The future will be dominated by the Nationwide Insurance campus. The retail dream of a mini-Easton might have been a possibility back in 2007, but it’s dead now. There were some holes in the map of the Yard that were plotted as ghost white possibilities, but it seems clear that the Yard will be a Nationwide Insurance campus foremost, with 1300 residential units second priority. Another hotel, and retail and food/drink establishments will fill in the gaps, as announced at the June 30, 2014 meeting.
I was encouraged to see the three new parking structures placed firmly on the map. A couple of years ago when the future of the Yard seemed to be headed for a big box store dominated retail there were surface parking lots plotted all over the map. The four story parking buildings will go a long way to insure that the development has the right density of mixed-use construction.
The big surprise was a new 135 room hotel and conference center, with a ballroom for 300 and multi-use areas. I always wondered how it could be possible for the hotel market to have any room for expansion given the new hotel on Olentangy and the hotel being constructed in the short north. Somebody thinks that the market is not saturated. The hotel taxes from the current Hyatt Place has been a boost to the city, if the new hotel is as popular the taxes will be a windfall for the city.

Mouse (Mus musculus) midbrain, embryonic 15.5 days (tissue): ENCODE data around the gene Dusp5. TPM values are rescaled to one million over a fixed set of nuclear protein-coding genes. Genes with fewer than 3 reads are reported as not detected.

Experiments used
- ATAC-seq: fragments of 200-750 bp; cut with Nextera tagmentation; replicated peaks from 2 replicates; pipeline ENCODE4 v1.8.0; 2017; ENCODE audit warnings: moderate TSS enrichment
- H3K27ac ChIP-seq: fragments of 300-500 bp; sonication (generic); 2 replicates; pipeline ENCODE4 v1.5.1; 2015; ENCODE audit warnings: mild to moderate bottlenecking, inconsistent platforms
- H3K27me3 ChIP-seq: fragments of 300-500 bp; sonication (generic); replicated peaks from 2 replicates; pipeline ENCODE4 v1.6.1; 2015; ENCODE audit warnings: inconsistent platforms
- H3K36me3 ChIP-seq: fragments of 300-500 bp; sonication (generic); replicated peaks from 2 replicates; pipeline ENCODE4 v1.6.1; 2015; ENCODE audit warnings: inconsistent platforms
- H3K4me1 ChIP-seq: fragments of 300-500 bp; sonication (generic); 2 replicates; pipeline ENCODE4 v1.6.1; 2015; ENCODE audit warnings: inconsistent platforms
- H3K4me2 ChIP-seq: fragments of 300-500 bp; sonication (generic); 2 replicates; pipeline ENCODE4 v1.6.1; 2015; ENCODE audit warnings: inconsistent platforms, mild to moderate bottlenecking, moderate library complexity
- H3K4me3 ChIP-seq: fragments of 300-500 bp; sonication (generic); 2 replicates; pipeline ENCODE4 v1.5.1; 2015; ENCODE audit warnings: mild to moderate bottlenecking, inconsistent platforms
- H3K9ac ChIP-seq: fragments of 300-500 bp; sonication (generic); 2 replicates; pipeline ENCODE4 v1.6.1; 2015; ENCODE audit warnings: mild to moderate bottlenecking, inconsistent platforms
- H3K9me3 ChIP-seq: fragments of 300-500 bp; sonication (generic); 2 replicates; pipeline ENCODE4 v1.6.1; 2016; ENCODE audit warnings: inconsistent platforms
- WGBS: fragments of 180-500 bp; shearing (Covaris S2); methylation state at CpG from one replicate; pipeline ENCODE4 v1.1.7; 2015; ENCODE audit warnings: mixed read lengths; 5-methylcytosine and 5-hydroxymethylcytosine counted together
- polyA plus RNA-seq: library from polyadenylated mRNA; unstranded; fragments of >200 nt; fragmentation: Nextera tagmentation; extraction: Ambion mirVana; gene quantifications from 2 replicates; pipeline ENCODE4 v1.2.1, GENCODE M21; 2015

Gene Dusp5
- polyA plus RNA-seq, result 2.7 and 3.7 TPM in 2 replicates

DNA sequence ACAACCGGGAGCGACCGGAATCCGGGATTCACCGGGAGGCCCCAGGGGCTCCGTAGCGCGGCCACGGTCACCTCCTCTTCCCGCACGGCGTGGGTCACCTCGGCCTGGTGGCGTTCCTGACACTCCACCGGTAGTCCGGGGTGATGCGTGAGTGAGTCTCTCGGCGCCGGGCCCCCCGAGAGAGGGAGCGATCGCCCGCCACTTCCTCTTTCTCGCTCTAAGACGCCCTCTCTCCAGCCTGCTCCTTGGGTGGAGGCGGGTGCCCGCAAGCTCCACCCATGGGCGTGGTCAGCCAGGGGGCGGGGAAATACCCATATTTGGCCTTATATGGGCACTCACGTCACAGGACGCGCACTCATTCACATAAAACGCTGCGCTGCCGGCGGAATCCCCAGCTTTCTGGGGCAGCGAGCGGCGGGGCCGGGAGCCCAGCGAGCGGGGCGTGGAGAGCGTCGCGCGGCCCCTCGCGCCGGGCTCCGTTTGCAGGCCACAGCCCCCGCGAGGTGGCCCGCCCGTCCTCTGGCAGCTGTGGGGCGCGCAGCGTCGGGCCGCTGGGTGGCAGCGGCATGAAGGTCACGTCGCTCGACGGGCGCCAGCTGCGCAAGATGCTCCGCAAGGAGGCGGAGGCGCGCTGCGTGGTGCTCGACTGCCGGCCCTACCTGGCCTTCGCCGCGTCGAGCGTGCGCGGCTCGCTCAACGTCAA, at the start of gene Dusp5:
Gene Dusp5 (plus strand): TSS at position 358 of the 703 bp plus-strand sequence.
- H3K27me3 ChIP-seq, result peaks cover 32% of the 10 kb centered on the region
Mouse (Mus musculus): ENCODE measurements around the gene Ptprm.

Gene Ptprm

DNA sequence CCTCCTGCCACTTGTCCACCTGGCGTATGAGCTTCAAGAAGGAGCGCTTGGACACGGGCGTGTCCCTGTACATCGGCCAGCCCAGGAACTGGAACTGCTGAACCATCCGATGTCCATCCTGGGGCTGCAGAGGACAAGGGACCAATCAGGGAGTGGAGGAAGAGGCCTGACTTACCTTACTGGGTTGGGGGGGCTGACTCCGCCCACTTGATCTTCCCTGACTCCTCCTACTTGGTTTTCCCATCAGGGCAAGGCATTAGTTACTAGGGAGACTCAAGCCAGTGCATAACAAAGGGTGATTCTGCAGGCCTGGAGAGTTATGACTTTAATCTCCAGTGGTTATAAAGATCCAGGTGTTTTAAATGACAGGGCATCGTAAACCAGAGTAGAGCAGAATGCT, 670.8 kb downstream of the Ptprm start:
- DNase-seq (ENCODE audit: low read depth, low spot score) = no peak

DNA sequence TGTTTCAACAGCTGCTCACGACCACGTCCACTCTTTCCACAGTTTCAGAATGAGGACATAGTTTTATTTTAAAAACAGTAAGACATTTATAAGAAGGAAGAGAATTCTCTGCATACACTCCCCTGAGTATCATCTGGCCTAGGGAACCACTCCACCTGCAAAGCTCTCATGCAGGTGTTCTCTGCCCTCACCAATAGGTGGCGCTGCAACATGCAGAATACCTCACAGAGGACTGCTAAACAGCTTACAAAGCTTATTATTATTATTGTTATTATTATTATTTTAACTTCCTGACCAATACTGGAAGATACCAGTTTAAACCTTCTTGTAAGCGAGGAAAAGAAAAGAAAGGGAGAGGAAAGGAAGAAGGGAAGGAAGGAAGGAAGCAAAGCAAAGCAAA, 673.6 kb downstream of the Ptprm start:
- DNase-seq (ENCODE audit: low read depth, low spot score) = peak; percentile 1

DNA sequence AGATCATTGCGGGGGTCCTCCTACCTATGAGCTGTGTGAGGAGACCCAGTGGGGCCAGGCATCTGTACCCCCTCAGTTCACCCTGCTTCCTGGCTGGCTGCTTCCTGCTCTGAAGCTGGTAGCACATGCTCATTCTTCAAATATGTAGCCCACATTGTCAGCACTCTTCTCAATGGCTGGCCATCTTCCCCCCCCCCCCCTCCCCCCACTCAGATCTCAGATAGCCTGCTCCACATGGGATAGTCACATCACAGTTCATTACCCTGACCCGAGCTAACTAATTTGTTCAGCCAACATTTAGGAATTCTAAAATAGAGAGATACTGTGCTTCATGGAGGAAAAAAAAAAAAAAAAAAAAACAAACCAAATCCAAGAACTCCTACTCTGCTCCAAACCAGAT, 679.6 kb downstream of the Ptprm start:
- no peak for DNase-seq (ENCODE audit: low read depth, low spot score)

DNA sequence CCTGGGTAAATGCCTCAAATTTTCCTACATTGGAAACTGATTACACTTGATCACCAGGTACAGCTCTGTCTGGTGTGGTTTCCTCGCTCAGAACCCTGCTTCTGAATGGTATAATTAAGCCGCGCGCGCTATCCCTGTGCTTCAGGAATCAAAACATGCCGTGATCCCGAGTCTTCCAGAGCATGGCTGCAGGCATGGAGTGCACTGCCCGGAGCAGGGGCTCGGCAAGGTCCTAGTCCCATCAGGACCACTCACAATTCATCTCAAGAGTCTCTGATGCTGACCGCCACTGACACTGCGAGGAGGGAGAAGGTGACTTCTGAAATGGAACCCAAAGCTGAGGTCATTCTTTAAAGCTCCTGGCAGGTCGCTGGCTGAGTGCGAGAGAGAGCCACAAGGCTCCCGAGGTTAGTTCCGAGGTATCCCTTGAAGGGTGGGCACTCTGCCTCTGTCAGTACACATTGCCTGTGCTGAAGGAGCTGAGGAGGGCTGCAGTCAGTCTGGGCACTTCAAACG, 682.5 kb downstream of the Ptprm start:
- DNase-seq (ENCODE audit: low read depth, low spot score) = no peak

Well, almost a windfall. The current businesses in the Grandview Yard have not caused much of an increase in city employment, but as the thousands of jobs move into the office buildings and retail businesses open in this round of expansion, city police and fire personnel will need to increase.
We should be glad?
Mayor DeGraw took some time to point out that Nationwide Insurance is a top 100 corporation who had a lot of different choices in where they could have located their campus, and that Grandview should take pride in being the kind of place where a top business would want to move. There was a bit of obsequiousness toward Nationwide in that pronouncement.
Ray has done some good work for the city, and he will go down in the history books as being the Mayor who brought our small, landlocked, drifting into obscurity city into the big time, while the rest of the region suffered through a major recession. There was no guarantee the G.Y. development would succeed. He has every reason to feel thankful for Nationwide’s choice.
If I were the Mayor of Dublin or Westerville though, who will lose all those jobs, I would not be so happy. There is an element of Greek tragedy to modern business machinations, in which the Gods make their moves while us little people dance around and must cope with tragedy or are blessed with good fortune.
There is a term in business called “eating your own dog food”. That happens when a business uses its own product in the daily business activities of the company. This doesn’t happen as much as you would expect, because the people who make the product are fully aware of the limitations.
Did Nationwide Insurance “eat their own dogfood” when they selected their own development for their campus? Nationwide Realty Investors is a subsidiary of the Insurance company, the choices the insurance part make are supposed to be independent of the investment arm. But it sort of looks like dog food chow to me.
Connecting the Yard with the city